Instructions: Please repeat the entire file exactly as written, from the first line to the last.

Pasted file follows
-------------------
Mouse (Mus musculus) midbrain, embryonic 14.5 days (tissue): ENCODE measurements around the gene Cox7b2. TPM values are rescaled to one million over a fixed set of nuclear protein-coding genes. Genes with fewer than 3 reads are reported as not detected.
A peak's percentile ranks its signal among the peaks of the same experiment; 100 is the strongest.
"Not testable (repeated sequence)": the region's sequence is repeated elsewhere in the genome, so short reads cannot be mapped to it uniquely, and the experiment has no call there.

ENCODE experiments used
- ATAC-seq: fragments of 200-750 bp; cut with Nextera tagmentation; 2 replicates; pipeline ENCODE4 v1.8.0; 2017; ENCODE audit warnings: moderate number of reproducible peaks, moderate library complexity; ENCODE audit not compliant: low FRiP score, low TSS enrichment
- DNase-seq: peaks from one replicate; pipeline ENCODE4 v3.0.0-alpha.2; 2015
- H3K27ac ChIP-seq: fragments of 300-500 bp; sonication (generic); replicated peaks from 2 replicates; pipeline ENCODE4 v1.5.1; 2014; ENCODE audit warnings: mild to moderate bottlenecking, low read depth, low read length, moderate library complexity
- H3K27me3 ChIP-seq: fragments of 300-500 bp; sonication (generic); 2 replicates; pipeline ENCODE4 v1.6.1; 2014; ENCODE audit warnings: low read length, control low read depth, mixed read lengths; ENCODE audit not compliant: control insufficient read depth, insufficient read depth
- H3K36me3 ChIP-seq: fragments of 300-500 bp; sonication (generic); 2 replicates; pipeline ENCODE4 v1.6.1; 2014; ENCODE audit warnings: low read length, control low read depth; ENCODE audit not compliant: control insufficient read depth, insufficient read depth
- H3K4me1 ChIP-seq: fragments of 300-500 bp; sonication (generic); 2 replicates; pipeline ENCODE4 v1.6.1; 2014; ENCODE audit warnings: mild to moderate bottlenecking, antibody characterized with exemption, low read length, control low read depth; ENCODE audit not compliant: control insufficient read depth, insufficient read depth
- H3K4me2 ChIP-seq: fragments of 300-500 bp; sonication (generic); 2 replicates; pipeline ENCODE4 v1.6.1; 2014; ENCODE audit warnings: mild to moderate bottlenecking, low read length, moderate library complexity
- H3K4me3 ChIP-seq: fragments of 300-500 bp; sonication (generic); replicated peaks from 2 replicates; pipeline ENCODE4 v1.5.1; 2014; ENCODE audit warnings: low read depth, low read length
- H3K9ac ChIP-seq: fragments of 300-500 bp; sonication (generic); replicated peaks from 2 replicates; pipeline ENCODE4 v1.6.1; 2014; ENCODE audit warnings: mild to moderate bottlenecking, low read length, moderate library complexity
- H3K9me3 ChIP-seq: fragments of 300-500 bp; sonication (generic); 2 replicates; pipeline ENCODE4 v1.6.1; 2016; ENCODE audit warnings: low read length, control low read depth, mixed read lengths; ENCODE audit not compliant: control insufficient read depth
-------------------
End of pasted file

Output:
Mouse (Mus musculus) midbrain, embryonic 14.5 days (tissue): ENCODE measurements around the gene Cox7b2. TPM values are rescaled to one million over a fixed set of nuclear protein-coding genes. Genes with fewer than 3 reads are reported as not detected.
A peak's percentile ranks its signal among the peaks of the same experiment; 100 is the strongest.
"Not testable (repeated sequence)": the region's sequence is repeated elsewhere in the genome, so short reads cannot be mapped to it uniquely, and the experiment has no call there.

ENCODE experiments used
- ATAC-seq: fragments of 200-750 bp; cut with Nextera tagmentation; 2 replicates; pipeline ENCODE4 v1.8.0; 2017; ENCODE audit warnings: moderate number of reproducible peaks, moderate library complexity; ENCODE audit not compliant: low FRiP score, low TSS enrichment
- DNase-seq: peaks from one replicate; pipeline ENCODE4 v3.0.0-alpha.2; 2015
- H3K27ac ChIP-seq: fragments of 300-500 bp; sonication (generic); replicated peaks from 2 replicates; pipeline ENCODE4 v1.5.1; 2014; ENCODE audit warnings: mild to moderate bottlenecking, low read depth, low read length, moderate library complexity
- H3K27me3 ChIP-seq: fragments of 300-500 bp; sonication (generic); 2 replicates; pipeline ENCODE4 v1.6.1; 2014; ENCODE audit warnings: low read length, control low read depth, mixed read lengths; ENCODE audit not compliant: control insufficient read depth, insufficient read depth
- H3K36me3 ChIP-seq: fragments of 300-500 bp; sonication (generic); 2 replicates; pipeline ENCODE4 v1.6.1; 2014; ENCODE audit warnings: low read length, control low read depth; ENCODE audit not compliant: control insufficient read depth, insufficient read depth
- H3K4me1 ChIP-seq: fragments of 300-500 bp; sonication (generic); 2 replicates; pipeline ENCODE4 v1.6.1; 2014; ENCODE audit warnings: mild to moderate bottlenecking, antibody characterized with exemption, low read length, control low read depth; ENCODE audit not compliant: control insufficient read depth, insufficient read depth
- H3K4me2 ChIP-seq: fragments of 300-500 bp; sonication (generic); 2 replicates; pipeline ENCODE4 v1.6.1; 2014; ENCODE audit warnings: mild to moderate bottlenecking, low read length, moderate library complexity
- H3K4me3 ChIP-seq: fragments of 300-500 bp; sonication (generic); replicated peaks from 2 replicates; pipeline ENCODE4 v1.5.1; 2014; ENCODE audit warnings: low read depth, low read length
- H3K9ac ChIP-seq: fragments of 300-500 bp; sonication (generic); replicated peaks from 2 replicates; pipeline ENCODE4 v1.6.1; 2014; ENCODE audit warnings: mild to moderate bottlenecking, low read length, moderate library complexity
- H3K9me3 ChIP-seq: fragments of 300-500 bp; sonication (generic); 2 replicates; pipeline ENCODE4 v1.6.1; 2016; ENCODE audit warnings: low read length, control low read depth, mixed read lengths; ENCODE audit not compliant: control insufficient read depth